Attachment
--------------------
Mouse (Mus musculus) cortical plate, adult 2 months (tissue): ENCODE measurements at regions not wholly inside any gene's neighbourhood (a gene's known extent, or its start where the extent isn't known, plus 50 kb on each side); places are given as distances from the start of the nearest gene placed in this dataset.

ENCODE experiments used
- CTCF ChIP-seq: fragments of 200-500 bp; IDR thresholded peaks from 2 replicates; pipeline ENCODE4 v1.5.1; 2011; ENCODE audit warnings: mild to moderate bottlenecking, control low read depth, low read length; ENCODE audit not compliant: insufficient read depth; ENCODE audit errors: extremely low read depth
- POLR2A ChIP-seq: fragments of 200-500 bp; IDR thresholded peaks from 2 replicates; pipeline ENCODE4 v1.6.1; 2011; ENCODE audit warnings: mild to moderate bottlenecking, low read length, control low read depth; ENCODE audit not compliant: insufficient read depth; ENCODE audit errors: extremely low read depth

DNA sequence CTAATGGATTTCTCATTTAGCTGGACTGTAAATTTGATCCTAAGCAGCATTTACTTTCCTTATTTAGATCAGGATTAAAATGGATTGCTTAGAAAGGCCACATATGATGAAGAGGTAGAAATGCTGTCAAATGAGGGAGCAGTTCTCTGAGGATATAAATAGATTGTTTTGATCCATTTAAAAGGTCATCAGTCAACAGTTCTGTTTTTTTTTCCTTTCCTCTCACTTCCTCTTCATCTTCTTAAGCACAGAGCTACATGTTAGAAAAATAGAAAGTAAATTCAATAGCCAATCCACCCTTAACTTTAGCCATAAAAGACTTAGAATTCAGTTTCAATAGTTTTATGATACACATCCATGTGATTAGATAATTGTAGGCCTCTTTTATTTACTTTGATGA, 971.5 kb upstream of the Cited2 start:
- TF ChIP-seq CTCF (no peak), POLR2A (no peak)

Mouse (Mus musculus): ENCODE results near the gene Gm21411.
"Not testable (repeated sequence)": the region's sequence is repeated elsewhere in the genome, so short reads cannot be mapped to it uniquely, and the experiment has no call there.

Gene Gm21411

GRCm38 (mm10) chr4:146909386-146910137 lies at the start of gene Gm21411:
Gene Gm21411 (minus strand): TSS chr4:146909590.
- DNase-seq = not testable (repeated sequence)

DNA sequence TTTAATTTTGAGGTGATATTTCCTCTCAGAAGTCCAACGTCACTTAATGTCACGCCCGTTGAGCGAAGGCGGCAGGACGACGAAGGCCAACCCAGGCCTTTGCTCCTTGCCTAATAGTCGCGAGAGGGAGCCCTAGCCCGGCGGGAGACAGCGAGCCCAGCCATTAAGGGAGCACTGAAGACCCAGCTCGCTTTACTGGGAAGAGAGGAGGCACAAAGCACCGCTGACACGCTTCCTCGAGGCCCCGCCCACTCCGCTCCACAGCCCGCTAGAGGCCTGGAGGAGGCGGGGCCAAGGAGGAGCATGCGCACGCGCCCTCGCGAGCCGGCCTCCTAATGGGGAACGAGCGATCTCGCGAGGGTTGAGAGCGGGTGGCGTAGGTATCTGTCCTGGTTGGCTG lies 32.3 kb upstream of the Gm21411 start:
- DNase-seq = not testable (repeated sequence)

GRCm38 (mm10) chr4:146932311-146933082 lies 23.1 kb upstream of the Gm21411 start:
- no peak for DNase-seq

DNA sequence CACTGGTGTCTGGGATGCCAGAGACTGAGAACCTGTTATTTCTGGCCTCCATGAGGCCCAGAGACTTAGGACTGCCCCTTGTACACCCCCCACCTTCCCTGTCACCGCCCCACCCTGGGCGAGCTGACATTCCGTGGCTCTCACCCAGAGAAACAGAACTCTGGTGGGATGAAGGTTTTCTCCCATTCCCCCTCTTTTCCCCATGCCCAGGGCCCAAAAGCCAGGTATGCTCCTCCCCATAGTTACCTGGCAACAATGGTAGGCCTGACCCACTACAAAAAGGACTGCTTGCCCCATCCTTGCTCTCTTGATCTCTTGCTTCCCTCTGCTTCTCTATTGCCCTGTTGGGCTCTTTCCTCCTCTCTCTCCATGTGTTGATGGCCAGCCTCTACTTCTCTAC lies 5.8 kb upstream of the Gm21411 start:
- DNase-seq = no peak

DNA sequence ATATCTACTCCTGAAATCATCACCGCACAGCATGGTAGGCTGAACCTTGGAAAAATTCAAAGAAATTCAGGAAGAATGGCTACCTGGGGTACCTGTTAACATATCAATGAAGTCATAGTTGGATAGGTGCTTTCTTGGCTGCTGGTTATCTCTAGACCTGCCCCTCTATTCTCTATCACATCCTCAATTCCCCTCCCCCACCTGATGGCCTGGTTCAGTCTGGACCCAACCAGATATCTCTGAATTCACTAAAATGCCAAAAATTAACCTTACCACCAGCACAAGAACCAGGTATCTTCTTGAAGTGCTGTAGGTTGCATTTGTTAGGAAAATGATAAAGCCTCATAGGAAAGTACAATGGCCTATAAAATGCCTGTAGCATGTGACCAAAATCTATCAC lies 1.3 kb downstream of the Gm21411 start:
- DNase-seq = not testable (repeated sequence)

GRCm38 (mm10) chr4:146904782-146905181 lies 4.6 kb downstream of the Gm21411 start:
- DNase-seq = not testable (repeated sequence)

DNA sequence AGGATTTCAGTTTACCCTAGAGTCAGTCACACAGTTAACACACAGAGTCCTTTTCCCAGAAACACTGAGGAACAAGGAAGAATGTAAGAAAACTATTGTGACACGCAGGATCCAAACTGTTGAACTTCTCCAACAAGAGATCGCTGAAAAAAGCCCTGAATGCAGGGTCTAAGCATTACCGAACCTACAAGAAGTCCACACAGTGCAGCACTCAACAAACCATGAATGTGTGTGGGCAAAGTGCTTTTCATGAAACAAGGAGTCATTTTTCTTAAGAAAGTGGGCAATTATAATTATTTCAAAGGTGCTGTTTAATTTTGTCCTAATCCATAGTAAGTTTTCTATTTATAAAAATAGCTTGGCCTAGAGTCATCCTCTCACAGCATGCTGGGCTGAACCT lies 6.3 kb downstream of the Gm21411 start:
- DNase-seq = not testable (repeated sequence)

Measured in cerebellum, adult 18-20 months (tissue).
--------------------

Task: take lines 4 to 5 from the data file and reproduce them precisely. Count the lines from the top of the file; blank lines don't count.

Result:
- POLR2A ChIP-seq: fragments of 200-500 bp; IDR thresholded peaks from 2 replicates; pipeline ENCODE4 v1.6.1; 2011; ENCODE audit warnings: mild to moderate bottlenecking, low read length, control low read depth; ENCODE audit not compliant: insufficient read depth; ENCODE audit errors: extremely low read depth

DNA sequence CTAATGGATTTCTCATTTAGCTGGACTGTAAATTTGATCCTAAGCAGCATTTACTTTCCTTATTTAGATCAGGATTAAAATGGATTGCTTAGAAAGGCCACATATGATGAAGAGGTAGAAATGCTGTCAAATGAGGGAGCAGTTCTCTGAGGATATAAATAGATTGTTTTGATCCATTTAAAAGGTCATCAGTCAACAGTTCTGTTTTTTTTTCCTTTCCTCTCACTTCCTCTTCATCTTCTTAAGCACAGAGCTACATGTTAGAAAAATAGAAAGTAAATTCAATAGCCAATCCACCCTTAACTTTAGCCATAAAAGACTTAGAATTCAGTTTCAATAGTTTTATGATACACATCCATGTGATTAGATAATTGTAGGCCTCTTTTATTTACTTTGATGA, 971.5 kb upstream of the Cited2 start: